Experimental guitarist Julia Reidy moved to Berlin last year where, in addition to her solo work, she plays in a “thrashy improv” duo called Pales in “places you probably haven’t been to”. She bought her twelve-string guitar just 18 months ago but plays it neck to bridge as though she’s owned it forever, extracting an invigorating miscellany of sourness and warmth, twang and sustain.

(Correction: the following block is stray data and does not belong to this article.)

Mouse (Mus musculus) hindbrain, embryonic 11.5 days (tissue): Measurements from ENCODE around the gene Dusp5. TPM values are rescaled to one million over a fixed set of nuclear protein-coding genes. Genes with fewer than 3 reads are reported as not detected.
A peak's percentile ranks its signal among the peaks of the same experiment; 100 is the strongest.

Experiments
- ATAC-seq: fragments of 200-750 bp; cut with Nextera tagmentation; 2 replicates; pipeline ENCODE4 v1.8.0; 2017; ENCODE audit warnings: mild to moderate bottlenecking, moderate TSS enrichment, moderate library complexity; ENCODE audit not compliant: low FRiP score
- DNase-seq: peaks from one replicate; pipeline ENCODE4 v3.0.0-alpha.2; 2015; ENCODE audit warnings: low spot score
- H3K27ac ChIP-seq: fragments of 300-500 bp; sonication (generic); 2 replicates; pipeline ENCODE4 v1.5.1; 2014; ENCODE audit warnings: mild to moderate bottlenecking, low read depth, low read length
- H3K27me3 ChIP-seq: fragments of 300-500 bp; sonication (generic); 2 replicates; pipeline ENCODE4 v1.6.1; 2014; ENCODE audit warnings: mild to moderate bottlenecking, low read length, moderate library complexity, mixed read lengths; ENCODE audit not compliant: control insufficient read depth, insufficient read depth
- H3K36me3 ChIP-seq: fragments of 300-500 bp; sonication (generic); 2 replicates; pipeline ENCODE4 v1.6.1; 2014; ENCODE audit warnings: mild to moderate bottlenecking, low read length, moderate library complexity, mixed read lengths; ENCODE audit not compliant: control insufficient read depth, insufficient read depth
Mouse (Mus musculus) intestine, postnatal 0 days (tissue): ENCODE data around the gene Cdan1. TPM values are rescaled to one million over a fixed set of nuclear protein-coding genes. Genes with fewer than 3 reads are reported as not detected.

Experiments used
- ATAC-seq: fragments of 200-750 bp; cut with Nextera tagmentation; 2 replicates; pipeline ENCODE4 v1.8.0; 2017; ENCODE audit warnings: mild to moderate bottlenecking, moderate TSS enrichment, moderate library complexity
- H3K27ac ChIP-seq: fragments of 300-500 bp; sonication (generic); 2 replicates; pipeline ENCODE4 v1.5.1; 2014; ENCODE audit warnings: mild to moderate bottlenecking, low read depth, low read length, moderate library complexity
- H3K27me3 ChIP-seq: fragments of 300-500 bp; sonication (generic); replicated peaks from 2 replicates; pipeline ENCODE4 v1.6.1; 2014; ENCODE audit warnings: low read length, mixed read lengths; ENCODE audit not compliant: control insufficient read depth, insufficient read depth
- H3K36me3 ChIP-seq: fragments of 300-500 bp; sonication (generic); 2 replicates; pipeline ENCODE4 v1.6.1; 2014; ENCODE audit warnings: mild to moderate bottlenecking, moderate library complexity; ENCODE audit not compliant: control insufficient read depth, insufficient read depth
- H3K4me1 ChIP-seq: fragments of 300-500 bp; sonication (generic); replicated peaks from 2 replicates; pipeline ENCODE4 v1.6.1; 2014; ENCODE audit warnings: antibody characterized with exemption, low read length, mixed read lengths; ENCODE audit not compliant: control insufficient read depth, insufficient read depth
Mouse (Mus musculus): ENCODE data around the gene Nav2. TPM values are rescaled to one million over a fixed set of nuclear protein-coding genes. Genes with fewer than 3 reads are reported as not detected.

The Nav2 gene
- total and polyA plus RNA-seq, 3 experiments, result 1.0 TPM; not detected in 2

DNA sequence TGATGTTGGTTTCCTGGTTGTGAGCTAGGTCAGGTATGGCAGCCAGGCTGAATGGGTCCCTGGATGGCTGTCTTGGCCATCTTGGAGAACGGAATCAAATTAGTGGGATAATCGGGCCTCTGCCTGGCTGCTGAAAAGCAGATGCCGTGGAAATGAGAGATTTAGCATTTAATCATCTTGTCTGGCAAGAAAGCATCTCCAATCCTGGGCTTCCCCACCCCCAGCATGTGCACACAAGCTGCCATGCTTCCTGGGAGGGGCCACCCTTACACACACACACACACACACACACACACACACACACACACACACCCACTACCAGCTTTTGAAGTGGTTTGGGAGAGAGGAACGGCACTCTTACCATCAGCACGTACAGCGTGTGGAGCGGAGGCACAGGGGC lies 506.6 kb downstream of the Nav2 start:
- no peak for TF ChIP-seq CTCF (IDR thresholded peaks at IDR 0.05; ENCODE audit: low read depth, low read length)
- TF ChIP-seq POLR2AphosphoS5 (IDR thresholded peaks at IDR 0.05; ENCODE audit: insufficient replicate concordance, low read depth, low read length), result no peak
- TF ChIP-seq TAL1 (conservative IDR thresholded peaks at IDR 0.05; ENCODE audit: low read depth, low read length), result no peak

Themes rarely repeat in Reidy’s compositions so when a series of rueful notes does reprise in Something I Could Do it is disproportionally arresting. Bobbing up, amid an erratic sea, the passage assumes significance, like she’s stooped to spell something out for us. You absorb it like a sponge, involuntarily, because we can’t help but latch on to repetition. Reidy’s harsh, choppy strumming on Upwelling brings to mind the bracing crescendos of The Necks. But where the jazz trio hammers it home, Reidy backs off, slyly stymieing any hope of resolution.